The biggest ding – apart from his anti-Semitism – on Wagner’s reputation is that Hitler was a fan and claimed Wagner’s music to be an inspiration. But, then again, so did Theodor Herzl, the “father” of Zionism, who claimed he was inspired by Wagner’s music to envision and write his seminal tract, The Jewish State.5  Rather a perfect irony, isn’t it? Lots of others were also inspired by Wagner—Baudelaire, Thomas Mann, Nietzsche, Debussy, Bernard Shaw, Mahler, Albert Schweitzer, Proust, Schoenberg, Richard Strauss, Hugo Wolf, Anton Bruckner, just to name a few.6  Me too, obviously! I am devoting a huge portion of this year to writing about the man and his music.  The music is awesome; it can be really, really inspiring.

Dina Porat, in an opinion piece in the Israeli newspaper Haaretz, wrote that “Hitler was not influenced by Wagner's anti-Semitism. He had a generous helping of his own apocalyptic and comprehensive anti-Semitism, and needed no help from Wagner. Indeed, those who read accounts of Hitler's views and words – which he dictated rather than wrote – will not find even one instance in which he linked Wagner to anti-Semitism and racism.”  But then she goes on to argue that Wagner should be boycotted, nonetheless, in Israel solely because of the fact of “the inspiration he gave Hitler. The argument that the composer's music elevates every soul is nullified in the face of this.” I doubt if anyone is actually making the argument that his music “elevates every soul,” but his music has elevated many souls, including many great Jewish musicians, such as Mahler, Barenboim, Bernstein, who were all greatly inspired by his music. The Israeli ban is currently just for Wagner—music written by actual Nazi members, like Carl Orff, is not banned—and just for the concert hall. He is not banned on radio, which reaches a much greater audience. He is not banned in the movies, where his music is often used.  Therefore, it's function is primarily symbolic.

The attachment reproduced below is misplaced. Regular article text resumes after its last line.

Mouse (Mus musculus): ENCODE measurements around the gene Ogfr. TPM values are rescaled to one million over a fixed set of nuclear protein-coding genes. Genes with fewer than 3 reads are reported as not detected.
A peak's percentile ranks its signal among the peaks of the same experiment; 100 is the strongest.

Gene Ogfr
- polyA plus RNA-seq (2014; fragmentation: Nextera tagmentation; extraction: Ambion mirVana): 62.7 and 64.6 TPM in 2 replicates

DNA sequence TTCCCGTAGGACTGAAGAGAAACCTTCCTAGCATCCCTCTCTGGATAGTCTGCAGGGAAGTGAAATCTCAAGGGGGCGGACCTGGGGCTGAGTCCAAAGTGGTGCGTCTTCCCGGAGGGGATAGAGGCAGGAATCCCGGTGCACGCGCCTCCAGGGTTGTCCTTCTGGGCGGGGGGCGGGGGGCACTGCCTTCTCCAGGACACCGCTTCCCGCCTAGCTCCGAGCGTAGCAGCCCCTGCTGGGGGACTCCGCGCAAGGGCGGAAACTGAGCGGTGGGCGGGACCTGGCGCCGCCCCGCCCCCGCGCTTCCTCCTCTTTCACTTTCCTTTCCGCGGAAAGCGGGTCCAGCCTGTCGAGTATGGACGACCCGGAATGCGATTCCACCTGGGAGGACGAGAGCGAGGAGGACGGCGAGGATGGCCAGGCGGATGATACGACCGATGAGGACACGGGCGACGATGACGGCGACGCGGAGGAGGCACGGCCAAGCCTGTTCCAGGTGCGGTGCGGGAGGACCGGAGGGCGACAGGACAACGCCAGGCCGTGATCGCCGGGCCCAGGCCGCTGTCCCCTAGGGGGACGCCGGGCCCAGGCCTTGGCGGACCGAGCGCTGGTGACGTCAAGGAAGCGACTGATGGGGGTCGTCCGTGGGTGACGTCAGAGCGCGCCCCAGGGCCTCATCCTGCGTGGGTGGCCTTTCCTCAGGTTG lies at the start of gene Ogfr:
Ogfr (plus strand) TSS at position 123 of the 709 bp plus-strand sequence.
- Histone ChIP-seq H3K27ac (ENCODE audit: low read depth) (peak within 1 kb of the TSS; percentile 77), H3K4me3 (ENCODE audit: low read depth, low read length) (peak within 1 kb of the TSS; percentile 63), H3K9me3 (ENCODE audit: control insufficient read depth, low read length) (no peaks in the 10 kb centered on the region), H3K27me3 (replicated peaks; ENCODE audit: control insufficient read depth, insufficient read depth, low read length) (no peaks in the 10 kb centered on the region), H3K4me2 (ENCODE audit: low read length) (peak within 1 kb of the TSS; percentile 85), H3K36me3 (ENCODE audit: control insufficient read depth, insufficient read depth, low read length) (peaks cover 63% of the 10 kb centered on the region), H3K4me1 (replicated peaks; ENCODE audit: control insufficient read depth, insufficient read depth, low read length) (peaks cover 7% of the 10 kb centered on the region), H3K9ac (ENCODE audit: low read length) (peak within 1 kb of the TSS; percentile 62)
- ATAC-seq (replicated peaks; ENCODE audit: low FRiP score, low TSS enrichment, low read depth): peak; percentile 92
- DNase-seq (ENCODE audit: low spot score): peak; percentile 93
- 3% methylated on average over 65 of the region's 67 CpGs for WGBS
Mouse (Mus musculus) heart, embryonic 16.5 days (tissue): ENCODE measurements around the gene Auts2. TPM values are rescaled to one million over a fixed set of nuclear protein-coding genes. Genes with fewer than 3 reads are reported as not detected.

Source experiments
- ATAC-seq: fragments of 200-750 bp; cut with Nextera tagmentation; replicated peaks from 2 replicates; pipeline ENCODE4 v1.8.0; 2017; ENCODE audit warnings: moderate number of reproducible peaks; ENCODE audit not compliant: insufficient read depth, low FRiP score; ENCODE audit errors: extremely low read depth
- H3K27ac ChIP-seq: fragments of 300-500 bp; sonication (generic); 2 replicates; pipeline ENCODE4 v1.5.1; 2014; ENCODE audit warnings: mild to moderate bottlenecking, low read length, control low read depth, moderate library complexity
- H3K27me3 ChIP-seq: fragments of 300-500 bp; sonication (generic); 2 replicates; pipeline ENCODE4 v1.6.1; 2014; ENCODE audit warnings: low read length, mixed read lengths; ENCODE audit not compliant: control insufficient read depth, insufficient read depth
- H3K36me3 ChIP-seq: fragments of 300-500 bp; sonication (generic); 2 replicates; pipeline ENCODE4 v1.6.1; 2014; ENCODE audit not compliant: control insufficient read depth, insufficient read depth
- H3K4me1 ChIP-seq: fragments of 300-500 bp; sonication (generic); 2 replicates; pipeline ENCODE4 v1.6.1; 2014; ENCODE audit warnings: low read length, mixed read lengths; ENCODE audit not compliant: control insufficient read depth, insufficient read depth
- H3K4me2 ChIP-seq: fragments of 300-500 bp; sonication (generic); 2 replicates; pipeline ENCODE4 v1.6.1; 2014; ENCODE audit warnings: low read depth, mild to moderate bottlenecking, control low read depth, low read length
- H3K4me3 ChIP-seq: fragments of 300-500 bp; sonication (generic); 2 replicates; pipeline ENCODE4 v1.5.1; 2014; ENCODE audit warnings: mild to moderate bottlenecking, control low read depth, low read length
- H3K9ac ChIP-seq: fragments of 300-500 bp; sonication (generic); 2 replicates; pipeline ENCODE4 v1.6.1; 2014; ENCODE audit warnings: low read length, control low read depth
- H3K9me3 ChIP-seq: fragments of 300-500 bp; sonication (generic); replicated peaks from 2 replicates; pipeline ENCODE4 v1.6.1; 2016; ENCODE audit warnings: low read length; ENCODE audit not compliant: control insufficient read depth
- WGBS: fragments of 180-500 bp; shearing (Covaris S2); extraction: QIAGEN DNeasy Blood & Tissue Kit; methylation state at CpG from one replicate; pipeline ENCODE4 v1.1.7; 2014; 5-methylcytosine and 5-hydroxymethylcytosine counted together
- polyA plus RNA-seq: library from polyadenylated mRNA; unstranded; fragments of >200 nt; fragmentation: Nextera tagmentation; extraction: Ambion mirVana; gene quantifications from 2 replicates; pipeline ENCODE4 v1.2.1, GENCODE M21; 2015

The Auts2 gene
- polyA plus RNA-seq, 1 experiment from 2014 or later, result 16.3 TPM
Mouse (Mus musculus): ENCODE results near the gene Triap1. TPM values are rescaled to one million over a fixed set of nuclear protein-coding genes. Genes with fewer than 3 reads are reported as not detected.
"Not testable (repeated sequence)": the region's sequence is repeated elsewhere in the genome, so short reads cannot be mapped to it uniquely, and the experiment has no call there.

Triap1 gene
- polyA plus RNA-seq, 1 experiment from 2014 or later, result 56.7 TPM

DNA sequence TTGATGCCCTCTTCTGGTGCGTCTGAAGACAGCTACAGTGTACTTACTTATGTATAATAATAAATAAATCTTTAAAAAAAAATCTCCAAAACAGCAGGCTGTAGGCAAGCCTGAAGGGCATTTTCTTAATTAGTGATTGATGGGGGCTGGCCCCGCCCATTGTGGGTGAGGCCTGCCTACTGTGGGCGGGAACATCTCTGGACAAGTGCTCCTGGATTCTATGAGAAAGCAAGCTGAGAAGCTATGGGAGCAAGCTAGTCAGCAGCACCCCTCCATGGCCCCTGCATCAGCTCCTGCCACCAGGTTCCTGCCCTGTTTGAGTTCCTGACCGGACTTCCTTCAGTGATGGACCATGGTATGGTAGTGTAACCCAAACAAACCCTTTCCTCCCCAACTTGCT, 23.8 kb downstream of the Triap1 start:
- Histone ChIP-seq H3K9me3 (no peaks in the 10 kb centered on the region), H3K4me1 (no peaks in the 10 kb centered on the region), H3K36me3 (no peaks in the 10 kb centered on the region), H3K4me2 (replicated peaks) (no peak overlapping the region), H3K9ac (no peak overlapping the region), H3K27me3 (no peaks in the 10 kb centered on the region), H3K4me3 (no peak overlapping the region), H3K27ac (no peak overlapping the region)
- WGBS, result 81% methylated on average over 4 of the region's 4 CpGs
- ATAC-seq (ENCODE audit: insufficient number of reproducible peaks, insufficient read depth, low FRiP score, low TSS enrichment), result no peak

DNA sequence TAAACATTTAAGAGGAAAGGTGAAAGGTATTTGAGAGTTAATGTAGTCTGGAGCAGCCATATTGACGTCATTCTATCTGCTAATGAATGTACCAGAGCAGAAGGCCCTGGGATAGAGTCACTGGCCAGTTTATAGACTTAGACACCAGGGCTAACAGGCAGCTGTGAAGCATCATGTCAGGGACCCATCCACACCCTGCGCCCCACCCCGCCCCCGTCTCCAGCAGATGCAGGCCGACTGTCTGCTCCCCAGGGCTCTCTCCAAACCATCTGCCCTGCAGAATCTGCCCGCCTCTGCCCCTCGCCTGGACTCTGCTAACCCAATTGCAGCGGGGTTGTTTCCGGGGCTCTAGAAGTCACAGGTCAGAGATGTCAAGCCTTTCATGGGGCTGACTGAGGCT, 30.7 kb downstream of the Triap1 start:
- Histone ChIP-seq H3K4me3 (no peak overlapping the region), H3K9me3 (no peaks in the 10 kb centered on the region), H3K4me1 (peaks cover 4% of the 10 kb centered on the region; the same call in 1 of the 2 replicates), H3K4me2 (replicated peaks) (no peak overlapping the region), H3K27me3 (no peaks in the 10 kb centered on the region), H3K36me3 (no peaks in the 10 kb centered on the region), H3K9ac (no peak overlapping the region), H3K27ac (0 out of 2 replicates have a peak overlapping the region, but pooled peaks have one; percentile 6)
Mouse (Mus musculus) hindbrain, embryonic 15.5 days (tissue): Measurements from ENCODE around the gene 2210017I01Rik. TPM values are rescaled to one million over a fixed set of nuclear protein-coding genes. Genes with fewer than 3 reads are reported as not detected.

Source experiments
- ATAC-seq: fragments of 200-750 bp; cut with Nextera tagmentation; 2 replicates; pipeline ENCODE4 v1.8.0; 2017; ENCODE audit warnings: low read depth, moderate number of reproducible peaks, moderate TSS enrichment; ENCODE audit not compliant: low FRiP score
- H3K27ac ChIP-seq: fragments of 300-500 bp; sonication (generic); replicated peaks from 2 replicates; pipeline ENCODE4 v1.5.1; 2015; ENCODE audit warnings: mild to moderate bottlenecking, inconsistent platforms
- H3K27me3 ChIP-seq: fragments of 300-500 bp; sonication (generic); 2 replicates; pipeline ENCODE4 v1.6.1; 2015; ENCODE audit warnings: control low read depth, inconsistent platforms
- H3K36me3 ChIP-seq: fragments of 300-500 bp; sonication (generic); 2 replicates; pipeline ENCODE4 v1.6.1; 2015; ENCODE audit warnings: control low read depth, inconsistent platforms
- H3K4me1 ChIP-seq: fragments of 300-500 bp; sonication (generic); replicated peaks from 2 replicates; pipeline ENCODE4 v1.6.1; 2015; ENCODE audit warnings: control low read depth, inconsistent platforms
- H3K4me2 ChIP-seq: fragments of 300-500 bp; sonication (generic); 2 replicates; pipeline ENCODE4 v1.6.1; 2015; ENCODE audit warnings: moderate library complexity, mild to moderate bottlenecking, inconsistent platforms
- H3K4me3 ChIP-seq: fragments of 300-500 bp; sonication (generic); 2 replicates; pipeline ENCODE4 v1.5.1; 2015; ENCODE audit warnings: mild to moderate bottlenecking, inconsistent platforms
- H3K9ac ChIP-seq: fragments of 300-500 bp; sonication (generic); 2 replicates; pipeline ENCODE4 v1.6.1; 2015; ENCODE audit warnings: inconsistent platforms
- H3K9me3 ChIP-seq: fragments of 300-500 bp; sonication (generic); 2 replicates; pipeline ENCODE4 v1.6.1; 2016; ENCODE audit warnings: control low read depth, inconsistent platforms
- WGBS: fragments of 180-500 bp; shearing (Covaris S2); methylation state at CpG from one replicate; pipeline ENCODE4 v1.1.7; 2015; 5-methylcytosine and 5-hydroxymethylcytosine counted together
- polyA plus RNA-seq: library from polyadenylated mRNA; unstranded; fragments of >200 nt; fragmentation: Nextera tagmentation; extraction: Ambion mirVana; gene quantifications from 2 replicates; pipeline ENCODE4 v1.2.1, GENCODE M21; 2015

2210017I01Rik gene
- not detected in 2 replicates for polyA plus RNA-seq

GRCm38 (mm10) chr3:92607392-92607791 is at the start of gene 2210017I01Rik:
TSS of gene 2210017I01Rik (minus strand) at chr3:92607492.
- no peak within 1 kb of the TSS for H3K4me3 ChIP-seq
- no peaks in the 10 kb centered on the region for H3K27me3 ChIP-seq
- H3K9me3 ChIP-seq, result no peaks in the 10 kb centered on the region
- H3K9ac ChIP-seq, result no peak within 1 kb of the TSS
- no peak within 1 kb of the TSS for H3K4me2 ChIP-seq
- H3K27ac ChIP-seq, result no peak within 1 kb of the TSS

Of course Hitler, a struggling artist, was inspired by the story of one of the greatest artists Germany ever knew. Wagner’s personal story, like his music, is also awe-inspiring. As Michael Tanner succinctly puts it, “He succeeded in making real what his contemporaries regarded as ludicrous pipe dreams.”7  This, along with his music, is the stuff that was so inspiring to the young dreamer Adolf.

To me, it just seems stupid to deny people who want to hear or to play it the right to do so. The people who are hurt are all Jews—the musicians who want to play him and the audience who wants to hear him in the concert all—giving Hitler a kind of posthumous victory. To paraphrase that abortion bumper sticker: if you don't want to hear it, don't listen.

In any case, Hitler had many artistic enthusiasms, not just Wagner. For instance, Hitler loved Walt Disney. In 1938 he bought a copy from Roy Disney of Snow White and the Seven Dwarfs. He considered it one of the best films ever made. Soon thereafter, in the period of annexation of Austria and the invasion of Czechoslovakia, as well as Kristallnacht, (1938-1939), Hitler allegedly took time off from his war and Jewish-persecution planning to draw these:


Hitler's work??8  
Whether those drawings are real or not—it's an open question—his fondness for Disney is undisputed. According to Goebbels—who gave Hitler various Disney products over the years—on the presentation of mouse ears as a gift, Hitler “clapped his hands in glee, and immediately ran to his room to change into the mouse ears and Donald Duck footy pajamas.” 9  Hitler was known to often whistle “Who’s afraid of the big, bad wolf” (his nickname being Wolf), from the 1932 Disney cartoon Three Little Pigs.10  As he was invading various nations, whistling the tune, was he thinking “I’m going to huff and puff and blow your house down”?  Sure, why not?  Ironically, the original Disney version contained a stereotypical portrayal of the wolf disguised as a Jewish peddler at the last house. I wonder if Hitler actually thought that was funny? Because of complaints from some in the Jewish community, the (clueless) Disney redid the original version and changed the wolf to a “Fuller Brush Man.”